Indeed, Gilbert has managed to support himself as a professional musician ever since, and in the years that followed his tour with Frijid Pink, has appeared and toured with such musical greats as B.B. King and Buddy Guy. He also performed at AC/DC lead singer Bryan Johnson’s 50th birthday party. True to his understated playing style, Gilbert remains modest about his success as a musician.

“Some people will tell you you’re good and this or that. I’m not going to say I’m great or better than anyone else. I’m just lucky. I’d rather be lucky than good,” said Gilbert.

Gilbert now resides near Bethel in Haywood County and continues to tour the country as a solo act as well as play shows locally. His first solo album titled Smokey Mountain Blues is lyrically simple and adheres strictly to the conventional blues paradigm (lost love, lost friends, regret, etc.) ----- a showcase for Gilbert’s impressive talent as a world-class blues guitarist. - Greg Sessoms, The Smokey Mtn. News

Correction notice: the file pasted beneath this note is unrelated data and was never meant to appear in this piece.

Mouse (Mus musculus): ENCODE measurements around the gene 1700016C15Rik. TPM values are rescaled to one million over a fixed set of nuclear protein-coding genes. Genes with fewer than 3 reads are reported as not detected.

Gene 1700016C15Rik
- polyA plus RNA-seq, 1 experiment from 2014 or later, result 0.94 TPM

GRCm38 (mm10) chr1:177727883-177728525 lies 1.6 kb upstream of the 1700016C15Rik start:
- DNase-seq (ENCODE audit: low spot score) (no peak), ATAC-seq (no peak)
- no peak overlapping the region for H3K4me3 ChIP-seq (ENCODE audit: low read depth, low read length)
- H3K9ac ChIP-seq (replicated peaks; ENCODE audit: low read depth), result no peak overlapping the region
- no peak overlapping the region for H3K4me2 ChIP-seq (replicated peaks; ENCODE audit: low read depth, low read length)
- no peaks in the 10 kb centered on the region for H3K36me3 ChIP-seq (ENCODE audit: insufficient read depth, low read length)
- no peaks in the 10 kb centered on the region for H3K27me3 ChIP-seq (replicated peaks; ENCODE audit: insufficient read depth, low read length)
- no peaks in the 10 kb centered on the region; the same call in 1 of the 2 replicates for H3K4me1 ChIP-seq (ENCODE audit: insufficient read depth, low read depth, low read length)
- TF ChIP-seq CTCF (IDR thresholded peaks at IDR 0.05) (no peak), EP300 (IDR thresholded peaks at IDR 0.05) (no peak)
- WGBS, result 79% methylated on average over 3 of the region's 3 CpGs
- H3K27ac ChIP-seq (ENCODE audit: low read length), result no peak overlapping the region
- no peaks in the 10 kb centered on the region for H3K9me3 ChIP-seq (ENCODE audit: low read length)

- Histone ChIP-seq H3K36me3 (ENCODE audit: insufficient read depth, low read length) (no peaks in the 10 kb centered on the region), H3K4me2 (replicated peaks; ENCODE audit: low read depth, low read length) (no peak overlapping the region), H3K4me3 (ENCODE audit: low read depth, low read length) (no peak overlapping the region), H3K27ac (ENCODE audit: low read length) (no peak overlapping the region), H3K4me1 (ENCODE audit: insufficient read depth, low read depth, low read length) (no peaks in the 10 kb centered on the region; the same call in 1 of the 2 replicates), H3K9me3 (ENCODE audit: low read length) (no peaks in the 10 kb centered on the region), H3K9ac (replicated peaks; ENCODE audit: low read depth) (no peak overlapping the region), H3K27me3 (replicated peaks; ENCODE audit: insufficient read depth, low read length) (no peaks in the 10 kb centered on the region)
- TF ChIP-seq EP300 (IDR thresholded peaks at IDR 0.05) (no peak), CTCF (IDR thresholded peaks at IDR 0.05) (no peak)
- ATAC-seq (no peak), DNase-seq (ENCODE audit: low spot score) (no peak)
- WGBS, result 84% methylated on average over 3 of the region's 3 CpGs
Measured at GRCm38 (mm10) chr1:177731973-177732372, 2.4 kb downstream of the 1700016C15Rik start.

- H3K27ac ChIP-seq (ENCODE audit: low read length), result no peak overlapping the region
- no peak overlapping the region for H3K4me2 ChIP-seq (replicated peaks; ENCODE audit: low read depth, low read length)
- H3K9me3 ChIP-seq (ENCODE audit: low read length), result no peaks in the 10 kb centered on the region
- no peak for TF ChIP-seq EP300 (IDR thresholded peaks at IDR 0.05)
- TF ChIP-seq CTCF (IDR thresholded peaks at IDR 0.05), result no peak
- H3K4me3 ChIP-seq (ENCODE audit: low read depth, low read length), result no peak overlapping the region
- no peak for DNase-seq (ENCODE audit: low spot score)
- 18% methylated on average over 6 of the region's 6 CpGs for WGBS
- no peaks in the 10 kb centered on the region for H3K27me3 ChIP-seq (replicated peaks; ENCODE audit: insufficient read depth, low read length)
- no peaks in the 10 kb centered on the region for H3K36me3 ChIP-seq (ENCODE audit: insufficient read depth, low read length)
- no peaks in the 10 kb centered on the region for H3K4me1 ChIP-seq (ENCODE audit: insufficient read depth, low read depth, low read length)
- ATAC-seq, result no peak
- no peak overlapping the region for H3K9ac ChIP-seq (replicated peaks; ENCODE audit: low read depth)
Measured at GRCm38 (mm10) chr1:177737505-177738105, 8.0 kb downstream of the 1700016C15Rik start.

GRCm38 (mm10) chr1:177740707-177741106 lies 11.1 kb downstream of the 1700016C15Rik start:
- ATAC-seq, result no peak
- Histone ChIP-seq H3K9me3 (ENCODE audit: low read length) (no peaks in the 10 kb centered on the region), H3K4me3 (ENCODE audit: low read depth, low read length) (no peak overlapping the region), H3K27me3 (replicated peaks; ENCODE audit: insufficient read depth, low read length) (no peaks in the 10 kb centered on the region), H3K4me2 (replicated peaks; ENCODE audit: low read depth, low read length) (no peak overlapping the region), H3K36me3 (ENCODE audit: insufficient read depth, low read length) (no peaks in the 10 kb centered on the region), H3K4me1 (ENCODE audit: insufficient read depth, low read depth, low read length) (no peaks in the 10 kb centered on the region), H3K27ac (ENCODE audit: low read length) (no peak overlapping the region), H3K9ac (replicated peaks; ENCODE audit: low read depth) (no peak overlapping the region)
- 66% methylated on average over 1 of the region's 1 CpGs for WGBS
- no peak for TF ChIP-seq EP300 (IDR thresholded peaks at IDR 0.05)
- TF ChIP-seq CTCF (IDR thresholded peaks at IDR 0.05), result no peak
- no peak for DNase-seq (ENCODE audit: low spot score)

"Bobby G and the Blues"

Bobby G. has pretty much seen it all during his 30 odd years in the music business. One of his earliest claims to fame is when he moved to Michigan and joined the rock band Frijid Pink, which scored a massive hit with their heavier-than-metal version of "The House of the Rising Sun", which was a hit for the British blues band The Animals in the mid-60s.

"I think The Animals version sold about 800,000 copies, and ours sold ten million. To me, that song destroyed Frijid Pink as a band. That’s all anyone wanted to hear, and we had a lot of other great songs." [said Gilbert].